A first draft of Dysart’s 2022 budget calls for a 7.56 per cent increase to the residential tax levy, although some councillors suggested they won’t support such a substantial hike with many families struggling during the pandemic.

Treasurer Barbara Swannell presented the budget to council Dec. 10, noting the increase would represent an additional $22.48 per $100,000 of residential assessment, $33.33 commercial and $38.62 industrial.

The typical residential property was valued in 2016 at approximately $193,000 by the Municipal Property Assessment Corporation (MPAC). Using that total, the typical ratepayer in Dysart could see an increase of $43.39 on their tax bill.

“I consider that to be far too high,” said Ward 4 Coun. John Smith.

Swannell noted the budget accounted for 1.46 per cent of new taxation growth over the past 12 months.


Staff are requesting $18.6 million – up from $17.2 million last year. Transportation equates to 34 per cent, coming in at just under $6.3 million. Protective services make up 20 per cent, at $3.7 million, with environmental services closely behind at 19.5 per cent, or $3.6 million. The parks and recreation department is looking to spend just under $2.4 million, with general government expenditures slated to be over $1.6 million. Planning and development costs are projected to run $668,500, with health services and social and family services coming in at $164,000 and $120,000 respectively.

Around $11 million is expected to come from taxation, with an additional $4.6 million from non-tax revenues and $2.95 million from provincial and federal grants. Municipal reserves are projected to stick around $3.8 million next year.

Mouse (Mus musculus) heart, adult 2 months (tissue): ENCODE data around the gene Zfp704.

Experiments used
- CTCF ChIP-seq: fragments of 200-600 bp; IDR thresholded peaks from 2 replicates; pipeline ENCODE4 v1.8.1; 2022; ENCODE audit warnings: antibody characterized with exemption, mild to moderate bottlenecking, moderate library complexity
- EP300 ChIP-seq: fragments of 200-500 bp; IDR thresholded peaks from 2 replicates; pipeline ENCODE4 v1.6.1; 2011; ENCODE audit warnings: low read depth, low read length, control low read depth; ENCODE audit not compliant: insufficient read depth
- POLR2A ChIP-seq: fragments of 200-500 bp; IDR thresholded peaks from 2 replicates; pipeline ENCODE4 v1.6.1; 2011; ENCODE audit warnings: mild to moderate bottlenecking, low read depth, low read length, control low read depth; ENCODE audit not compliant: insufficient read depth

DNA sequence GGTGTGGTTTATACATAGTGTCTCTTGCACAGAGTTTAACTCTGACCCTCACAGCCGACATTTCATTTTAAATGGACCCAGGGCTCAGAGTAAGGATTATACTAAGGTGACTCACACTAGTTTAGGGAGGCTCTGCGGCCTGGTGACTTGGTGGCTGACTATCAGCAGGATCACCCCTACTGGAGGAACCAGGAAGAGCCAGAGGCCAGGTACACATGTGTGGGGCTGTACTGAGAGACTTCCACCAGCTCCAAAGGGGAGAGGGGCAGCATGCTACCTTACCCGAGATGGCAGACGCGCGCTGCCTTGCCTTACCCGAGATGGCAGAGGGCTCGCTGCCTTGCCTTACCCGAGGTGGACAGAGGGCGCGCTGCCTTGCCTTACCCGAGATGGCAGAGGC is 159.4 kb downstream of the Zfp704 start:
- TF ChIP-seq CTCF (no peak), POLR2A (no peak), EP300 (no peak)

A big chunk of the proposed budget increase relates to staffing, with five new hires proposed for 2022. The treasury department wants to bring in a part-time student to assist with paperwork ($17,000); the bylaw department is requesting a new full-time staffer to help with work flow through the summer; the planning department is looking to hire a new planning assistant; the parks and recreation department wants to bring in a new maintenance and facility coordinator; while public works is asking for a mechanic’s assistant ($86,000).

Notable capital projects outlined in the document include a roof replacement at the Dysart fire hall ($25,000); repairs to Reid House in Glebe Park ($22,900); a new brine pump for A.J. LaRue Arena ($28,500); a new pick-up truck for the parks department ($100,000); replacement of the front entrance doors at the Haliburton Family Medical Centre ($20,000); and the replacement of soffit, fascia and eavestrough at Rails End Gallery ($20,000). The parks and rec department also asked that a new $10,000 digital sign be installed behind the Welcome Centre.

Environmental manager John Watson asked council to invest $129,000 to reconfigure the West Guilford landfill for waste transfer; public works director Rob Camelon asked for a new $70,000 tractor, $55,000 automated flagger system, and a $45,000 half-ton pick-up truck.

Camelon noted a $100,000 hydraulic survey of Redstone Brook and detailed design of the Redstone Brook bridge would need to be carried out soon. He included that item but said it could be pushed off. Around $1.6 million has been set aside for road construction projects, with a list coming to council soon.

Community groups are also requesting $87,950.

“We’re not used to numbers like this for an increase. Dysart, for the last three years, has seen incredibly low [tax increases],” said Mayor Andrea Roberts. “The big question I always ask myself is are our taxes fair, and are we being responsible … During our next meeting, we’ll do some deeper digging on some of these projects and proposals.”

Dysart’s next budget meeting is scheduled for Jan. 14.

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